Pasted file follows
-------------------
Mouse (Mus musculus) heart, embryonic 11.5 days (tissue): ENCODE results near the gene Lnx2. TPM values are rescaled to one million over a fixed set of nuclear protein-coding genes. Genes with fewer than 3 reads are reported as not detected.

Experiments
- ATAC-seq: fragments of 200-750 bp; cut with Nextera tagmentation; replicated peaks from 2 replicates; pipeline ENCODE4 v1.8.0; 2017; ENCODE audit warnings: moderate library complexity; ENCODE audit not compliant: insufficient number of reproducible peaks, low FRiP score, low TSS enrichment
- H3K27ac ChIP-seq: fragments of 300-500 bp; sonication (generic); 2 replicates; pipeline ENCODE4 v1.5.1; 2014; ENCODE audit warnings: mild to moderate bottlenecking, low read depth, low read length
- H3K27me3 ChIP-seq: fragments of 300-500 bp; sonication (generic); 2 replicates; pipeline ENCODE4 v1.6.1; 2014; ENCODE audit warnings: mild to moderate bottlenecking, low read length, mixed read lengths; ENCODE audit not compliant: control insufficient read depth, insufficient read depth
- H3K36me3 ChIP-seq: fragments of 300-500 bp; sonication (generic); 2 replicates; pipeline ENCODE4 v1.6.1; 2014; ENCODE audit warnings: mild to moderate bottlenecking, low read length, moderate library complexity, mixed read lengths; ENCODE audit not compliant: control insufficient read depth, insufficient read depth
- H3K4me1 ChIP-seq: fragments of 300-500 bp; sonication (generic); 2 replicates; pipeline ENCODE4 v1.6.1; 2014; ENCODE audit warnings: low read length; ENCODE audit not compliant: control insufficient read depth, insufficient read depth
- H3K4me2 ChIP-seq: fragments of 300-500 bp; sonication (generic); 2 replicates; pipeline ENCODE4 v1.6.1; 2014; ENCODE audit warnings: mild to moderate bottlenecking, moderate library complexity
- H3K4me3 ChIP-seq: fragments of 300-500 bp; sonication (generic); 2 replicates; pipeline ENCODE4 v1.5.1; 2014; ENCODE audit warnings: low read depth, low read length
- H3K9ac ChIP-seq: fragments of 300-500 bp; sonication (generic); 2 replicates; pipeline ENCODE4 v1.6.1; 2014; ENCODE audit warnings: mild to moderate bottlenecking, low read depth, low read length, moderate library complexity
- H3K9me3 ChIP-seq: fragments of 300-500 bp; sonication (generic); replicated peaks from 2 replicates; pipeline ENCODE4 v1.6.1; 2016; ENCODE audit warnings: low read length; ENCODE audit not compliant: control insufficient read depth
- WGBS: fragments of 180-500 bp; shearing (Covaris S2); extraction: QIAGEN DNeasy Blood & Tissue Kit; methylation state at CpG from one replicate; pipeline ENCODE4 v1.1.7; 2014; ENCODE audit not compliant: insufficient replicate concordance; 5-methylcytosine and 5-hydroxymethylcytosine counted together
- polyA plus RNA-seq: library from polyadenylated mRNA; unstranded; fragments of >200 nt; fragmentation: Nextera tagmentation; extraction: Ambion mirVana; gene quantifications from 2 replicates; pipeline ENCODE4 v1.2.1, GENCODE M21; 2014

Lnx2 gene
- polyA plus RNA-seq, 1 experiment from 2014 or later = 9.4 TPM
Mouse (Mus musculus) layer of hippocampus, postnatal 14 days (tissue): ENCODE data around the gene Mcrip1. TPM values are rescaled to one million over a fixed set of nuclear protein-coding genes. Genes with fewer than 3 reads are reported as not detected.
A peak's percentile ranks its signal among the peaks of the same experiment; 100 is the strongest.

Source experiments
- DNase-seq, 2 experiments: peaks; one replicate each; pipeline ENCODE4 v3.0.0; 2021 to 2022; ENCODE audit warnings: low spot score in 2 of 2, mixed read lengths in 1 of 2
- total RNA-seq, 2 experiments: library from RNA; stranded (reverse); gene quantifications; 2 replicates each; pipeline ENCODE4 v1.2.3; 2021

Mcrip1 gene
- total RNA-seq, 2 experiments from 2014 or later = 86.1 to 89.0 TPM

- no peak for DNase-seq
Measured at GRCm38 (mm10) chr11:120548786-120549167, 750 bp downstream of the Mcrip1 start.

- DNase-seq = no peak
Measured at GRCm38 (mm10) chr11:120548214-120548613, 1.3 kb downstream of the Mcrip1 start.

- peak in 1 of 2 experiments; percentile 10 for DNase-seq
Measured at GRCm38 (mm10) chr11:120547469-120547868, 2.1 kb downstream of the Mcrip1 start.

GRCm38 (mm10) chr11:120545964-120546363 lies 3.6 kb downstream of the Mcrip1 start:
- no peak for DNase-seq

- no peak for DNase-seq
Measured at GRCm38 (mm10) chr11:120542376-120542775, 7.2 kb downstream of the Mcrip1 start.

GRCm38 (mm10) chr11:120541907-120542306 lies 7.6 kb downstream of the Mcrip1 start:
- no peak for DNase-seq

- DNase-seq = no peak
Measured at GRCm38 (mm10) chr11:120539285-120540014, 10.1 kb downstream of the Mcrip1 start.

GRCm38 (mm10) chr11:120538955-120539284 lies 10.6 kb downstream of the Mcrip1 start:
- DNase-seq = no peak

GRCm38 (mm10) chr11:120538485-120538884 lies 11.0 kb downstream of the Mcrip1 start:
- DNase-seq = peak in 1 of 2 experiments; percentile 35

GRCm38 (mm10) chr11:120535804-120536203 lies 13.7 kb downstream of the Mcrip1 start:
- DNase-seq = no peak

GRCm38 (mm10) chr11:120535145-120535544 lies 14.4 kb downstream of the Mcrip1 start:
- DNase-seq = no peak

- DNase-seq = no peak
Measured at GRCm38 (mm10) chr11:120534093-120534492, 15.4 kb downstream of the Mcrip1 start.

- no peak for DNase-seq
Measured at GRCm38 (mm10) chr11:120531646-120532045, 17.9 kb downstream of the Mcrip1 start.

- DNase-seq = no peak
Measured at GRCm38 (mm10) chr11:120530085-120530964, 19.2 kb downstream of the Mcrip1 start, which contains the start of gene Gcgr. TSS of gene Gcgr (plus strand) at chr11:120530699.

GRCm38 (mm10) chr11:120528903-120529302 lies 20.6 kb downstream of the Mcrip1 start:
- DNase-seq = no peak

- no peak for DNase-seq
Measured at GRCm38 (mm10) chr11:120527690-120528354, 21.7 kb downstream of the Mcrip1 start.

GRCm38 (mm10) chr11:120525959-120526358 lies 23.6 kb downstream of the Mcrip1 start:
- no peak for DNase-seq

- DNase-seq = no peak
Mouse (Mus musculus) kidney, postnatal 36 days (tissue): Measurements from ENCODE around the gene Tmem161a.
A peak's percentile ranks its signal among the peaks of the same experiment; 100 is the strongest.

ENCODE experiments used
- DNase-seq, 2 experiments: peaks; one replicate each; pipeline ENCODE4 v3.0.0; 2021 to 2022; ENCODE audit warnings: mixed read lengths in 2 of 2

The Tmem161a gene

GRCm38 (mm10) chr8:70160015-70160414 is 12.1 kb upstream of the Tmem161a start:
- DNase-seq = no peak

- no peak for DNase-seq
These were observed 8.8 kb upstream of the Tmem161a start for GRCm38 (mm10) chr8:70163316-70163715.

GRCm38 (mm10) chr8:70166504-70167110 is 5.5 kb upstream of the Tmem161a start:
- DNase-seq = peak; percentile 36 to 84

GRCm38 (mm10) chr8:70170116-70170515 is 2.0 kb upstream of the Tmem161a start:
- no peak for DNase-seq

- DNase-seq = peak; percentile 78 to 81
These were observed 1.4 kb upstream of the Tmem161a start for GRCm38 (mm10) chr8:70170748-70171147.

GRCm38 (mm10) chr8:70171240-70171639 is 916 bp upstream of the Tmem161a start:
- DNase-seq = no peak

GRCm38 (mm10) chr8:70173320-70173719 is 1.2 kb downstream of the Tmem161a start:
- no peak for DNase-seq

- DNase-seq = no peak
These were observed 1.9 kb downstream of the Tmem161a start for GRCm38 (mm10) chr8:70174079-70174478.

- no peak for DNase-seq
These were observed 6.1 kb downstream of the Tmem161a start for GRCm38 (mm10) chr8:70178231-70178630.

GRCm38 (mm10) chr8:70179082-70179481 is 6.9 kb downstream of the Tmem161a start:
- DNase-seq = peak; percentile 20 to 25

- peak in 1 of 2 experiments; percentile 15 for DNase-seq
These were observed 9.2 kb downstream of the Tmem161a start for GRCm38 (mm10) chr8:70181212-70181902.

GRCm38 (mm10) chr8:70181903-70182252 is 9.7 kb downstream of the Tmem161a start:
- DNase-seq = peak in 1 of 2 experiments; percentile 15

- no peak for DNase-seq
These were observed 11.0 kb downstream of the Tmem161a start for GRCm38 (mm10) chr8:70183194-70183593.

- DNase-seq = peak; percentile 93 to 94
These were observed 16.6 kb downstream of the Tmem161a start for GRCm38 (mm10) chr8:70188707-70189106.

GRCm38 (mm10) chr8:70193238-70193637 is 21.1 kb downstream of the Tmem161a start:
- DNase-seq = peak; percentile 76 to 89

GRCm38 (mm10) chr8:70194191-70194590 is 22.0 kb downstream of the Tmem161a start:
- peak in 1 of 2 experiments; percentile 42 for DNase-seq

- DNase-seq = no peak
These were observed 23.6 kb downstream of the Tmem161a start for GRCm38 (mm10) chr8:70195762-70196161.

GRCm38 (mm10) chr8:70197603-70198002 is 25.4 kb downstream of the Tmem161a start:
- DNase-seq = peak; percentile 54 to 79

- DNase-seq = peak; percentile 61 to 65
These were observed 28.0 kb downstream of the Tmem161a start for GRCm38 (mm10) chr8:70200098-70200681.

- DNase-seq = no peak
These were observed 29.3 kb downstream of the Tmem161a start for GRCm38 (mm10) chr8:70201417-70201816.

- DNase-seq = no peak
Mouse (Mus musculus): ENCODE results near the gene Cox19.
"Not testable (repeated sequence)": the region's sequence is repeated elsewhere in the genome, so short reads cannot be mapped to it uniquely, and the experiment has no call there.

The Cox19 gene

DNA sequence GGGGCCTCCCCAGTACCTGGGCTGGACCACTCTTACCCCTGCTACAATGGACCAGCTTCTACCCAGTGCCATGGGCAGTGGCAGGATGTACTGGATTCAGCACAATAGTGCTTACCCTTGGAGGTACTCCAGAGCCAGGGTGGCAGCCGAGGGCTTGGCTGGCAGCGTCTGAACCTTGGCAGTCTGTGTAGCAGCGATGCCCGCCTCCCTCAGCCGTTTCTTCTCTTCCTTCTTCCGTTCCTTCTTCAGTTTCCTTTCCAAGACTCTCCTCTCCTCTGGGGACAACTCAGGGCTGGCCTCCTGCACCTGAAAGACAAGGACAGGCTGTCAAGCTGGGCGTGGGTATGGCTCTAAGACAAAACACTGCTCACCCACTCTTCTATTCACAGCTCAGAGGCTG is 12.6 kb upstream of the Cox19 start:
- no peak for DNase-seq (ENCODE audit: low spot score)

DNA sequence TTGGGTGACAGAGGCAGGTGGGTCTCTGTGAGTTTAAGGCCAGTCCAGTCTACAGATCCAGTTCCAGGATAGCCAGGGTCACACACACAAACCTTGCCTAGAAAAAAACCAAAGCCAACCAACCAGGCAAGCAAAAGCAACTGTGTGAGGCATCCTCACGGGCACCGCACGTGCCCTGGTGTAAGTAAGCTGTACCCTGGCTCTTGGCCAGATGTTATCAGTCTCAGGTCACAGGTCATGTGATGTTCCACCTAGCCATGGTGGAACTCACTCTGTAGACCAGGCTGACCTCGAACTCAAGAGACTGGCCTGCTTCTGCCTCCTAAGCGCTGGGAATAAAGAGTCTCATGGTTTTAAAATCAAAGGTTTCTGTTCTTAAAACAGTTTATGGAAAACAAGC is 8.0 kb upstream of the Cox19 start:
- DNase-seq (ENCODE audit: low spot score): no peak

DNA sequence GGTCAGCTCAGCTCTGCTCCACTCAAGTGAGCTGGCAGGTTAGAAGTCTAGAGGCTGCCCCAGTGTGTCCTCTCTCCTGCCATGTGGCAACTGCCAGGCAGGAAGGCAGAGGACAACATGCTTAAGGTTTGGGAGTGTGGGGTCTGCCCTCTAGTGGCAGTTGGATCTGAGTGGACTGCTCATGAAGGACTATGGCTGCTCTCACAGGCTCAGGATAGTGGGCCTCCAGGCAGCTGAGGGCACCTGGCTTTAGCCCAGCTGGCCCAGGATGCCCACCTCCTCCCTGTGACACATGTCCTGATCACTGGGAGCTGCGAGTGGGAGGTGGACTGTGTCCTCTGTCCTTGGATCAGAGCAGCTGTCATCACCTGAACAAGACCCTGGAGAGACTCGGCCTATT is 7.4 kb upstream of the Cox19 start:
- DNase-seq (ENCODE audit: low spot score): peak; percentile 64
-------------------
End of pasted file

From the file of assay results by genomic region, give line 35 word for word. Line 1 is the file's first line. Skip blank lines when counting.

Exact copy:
- DNase-seq = no peak